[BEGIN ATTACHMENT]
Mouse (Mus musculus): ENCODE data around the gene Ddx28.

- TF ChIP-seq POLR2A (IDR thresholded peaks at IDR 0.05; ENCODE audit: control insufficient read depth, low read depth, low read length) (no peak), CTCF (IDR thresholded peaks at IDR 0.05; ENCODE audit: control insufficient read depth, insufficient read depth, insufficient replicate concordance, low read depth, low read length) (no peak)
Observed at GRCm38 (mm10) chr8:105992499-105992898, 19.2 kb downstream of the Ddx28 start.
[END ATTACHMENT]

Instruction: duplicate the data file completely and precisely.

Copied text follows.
Mouse (Mus musculus): ENCODE data around the gene Ddx28.

- TF ChIP-seq POLR2A (IDR thresholded peaks at IDR 0.05; ENCODE audit: control insufficient read depth, low read depth, low read length) (no peak), CTCF (IDR thresholded peaks at IDR 0.05; ENCODE audit: control insufficient read depth, insufficient read depth, insufficient replicate concordance, low read depth, low read length) (no peak)
Observed at GRCm38 (mm10) chr8:105992499-105992898, 19.2 kb downstream of the Ddx28 start.